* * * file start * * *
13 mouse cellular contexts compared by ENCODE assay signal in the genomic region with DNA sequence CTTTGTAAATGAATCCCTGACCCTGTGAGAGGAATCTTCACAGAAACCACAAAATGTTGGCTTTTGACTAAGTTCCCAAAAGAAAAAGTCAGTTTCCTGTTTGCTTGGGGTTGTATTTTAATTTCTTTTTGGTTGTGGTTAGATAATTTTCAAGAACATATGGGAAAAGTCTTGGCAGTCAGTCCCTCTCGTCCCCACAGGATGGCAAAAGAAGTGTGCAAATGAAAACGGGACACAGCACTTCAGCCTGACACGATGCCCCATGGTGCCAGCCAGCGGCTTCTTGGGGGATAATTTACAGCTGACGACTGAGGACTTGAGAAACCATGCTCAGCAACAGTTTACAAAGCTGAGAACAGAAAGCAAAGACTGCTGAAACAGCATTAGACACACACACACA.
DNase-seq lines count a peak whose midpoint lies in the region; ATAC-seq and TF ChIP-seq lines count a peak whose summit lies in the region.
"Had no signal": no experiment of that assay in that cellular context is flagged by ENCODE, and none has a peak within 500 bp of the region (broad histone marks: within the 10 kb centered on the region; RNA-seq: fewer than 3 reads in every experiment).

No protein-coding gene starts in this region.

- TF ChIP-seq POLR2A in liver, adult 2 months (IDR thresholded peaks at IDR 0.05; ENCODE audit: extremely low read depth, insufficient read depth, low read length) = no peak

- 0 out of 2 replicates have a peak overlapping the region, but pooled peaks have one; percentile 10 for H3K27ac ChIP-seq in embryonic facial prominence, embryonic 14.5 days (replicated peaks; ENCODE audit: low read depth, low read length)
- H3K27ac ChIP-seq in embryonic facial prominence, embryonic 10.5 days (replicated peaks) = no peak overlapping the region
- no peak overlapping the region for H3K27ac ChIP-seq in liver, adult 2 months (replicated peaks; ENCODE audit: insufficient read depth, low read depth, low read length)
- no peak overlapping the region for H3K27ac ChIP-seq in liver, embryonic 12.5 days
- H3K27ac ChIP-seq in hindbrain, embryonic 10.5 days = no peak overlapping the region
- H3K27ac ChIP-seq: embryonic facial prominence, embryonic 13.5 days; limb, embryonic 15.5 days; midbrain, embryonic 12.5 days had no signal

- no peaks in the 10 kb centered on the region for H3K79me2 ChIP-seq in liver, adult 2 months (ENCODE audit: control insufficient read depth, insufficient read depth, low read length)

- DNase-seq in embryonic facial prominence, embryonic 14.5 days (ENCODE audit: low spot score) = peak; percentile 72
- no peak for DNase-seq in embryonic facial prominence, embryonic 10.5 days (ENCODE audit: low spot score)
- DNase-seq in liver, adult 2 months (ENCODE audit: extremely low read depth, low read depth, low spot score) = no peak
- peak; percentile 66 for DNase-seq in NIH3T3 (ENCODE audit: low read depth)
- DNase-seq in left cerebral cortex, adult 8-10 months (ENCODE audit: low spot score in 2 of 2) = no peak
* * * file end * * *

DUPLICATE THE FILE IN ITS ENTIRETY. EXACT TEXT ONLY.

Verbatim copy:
13 mouse cellular contexts compared by ENCODE assay signal in the genomic region with DNA sequence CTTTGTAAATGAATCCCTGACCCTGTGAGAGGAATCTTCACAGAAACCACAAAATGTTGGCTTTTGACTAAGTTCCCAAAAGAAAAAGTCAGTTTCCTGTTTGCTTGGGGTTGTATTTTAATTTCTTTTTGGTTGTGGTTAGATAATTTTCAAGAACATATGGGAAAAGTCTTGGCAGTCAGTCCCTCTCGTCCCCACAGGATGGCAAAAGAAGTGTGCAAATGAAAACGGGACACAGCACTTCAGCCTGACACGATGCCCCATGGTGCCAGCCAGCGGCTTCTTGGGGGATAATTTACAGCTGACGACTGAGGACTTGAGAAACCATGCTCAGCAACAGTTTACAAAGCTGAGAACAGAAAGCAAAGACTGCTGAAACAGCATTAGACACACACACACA.
DNase-seq lines count a peak whose midpoint lies in the region; ATAC-seq and TF ChIP-seq lines count a peak whose summit lies in the region.
"Had no signal": no experiment of that assay in that cellular context is flagged by ENCODE, and none has a peak within 500 bp of the region (broad histone marks: within the 10 kb centered on the region; RNA-seq: fewer than 3 reads in every experiment).

No protein-coding gene starts in this region.

- TF ChIP-seq POLR2A in liver, adult 2 months (IDR thresholded peaks at IDR 0.05; ENCODE audit: extremely low read depth, insufficient read depth, low read length) = no peak

- 0 out of 2 replicates have a peak overlapping the region, but pooled peaks have one; percentile 10 for H3K27ac ChIP-seq in embryonic facial prominence, embryonic 14.5 days (replicated peaks; ENCODE audit: low read depth, low read length)
- H3K27ac ChIP-seq in embryonic facial prominence, embryonic 10.5 days (replicated peaks) = no peak overlapping the region
- no peak overlapping the region for H3K27ac ChIP-seq in liver, adult 2 months (replicated peaks; ENCODE audit: insufficient read depth, low read depth, low read length)
- no peak overlapping the region for H3K27ac ChIP-seq in liver, embryonic 12.5 days
- H3K27ac ChIP-seq in hindbrain, embryonic 10.5 days = no peak overlapping the region
- H3K27ac ChIP-seq: embryonic facial prominence, embryonic 13.5 days; limb, embryonic 15.5 days; midbrain, embryonic 12.5 days had no signal

- no peaks in the 10 kb centered on the region for H3K79me2 ChIP-seq in liver, adult 2 months (ENCODE audit: control insufficient read depth, insufficient read depth, low read length)

- DNase-seq in embryonic facial prominence, embryonic 14.5 days (ENCODE audit: low spot score) = peak; percentile 72
- no peak for DNase-seq in embryonic facial prominence, embryonic 10.5 days (ENCODE audit: low spot score)
- DNase-seq in liver, adult 2 months (ENCODE audit: extremely low read depth, low read depth, low spot score) = no peak
- peak; percentile 66 for DNase-seq in NIH3T3 (ENCODE audit: low read depth)
- DNase-seq in left cerebral cortex, adult 8-10 months (ENCODE audit: low spot score in 2 of 2) = no peak